The Node.js 8 Runtime

The Cloud Functions Node.js 8 runtime is based on Node.js version 8.15.0. For instructions on how to prepare your local machine for Node.js development, see Setting Up a Node.js Development Environment.

To get started with Node.js on Cloud Functions, see the Quickstart.

Selecting the runtime

You can select the Node.js 8 runtime for your function during deployment.


If you are using the gcloud command-line tool, you can specify the runtime by using the --runtime parameter. For example:

gcloud functions deploy NAME --runtime nodejs8 --trigger-http

For more arguments that you can specify when you are deploying, see Deploy using the gcloud tool.


If you are using the GCP Console, you can select the runtime when you create and deploy a function.

  1. In the GCP Console, go to the Cloud Functions Overview page.

    Go to the Cloud Functions Overview page

    Make sure that the project for which you enabled Cloud Functions is selected.

  2. Click Create Function.

  3. Under Runtime, select Node.js 8.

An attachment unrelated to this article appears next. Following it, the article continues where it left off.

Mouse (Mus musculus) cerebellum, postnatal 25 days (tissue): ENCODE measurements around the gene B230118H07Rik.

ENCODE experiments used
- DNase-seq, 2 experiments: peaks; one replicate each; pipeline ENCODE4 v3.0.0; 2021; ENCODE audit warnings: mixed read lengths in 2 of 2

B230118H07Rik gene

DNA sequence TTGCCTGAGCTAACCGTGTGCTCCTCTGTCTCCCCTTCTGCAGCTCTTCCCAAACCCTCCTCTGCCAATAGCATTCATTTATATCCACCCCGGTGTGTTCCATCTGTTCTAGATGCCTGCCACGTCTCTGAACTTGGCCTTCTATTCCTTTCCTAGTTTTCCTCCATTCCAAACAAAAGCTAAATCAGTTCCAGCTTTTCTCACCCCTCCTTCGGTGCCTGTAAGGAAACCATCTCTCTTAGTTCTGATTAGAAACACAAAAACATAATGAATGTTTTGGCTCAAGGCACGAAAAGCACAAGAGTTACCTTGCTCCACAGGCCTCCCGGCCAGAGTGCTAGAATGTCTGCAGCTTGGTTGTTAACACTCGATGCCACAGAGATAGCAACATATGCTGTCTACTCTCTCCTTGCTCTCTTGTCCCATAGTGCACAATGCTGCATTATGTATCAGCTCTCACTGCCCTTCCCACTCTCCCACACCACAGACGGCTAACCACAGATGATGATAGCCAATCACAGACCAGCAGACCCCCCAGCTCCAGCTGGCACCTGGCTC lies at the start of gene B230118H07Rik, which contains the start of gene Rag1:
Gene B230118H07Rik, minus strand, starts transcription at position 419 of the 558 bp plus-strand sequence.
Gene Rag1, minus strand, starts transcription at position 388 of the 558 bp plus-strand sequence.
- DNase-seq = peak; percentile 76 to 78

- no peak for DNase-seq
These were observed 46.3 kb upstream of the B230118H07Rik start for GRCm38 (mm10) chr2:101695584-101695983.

Execution environment

The execution environment includes the runtime, the operating system, packages, and a library that invokes your function.

The Node.js 8 runtime uses an execution environment based on Ubuntu 18.04 with Node.js version 8.15.0. See Cloud Functions Execution Environment for more information.

Source code structure

In order for Cloud Functions to find your function's definition, each runtime has certain structuring requirements for your source code. See Writing Cloud Functions for more information.

Specifying dependencies

You can specify dependencies for your functions by listing them in a package.json file. For more information, see Specifying dependencies in Node.js.


Node.js 8.x is the first LTS version of Node.js to support the async and await keywords. The following example shows a simple function that uses these new keywords:

const fetch = require('node-fetch');

 * Background Cloud Function demonstrates use of async/await.
 * @param {object} data The event payload.
exports.helloAsync = async data => {
  const result = await fetch('');
  return result;

The function uses the await keyword to wrap an asynchronous HTTP request with a synchronous operation.

Using middleware to handle HTTP requests

Node.js HTTP Cloud Functions provide request and response objects that are compatible with ExpressJS to make consuming HTTP requests simple. Cloud Functions automatically reads the request body, so you will always receive the body of a request independent of the content type. This means that HTTP requests should be considered to have been fully read by the time your code is executed. The nesting of ExpressJS apps should be used with this caveat—specifically, middleware that expects the body of a request to be unread might not behave as expected.

Hai trovato utile questa pagina? Facci sapere cosa ne pensi:

Invia feedback per...

Cloud Functions Documentation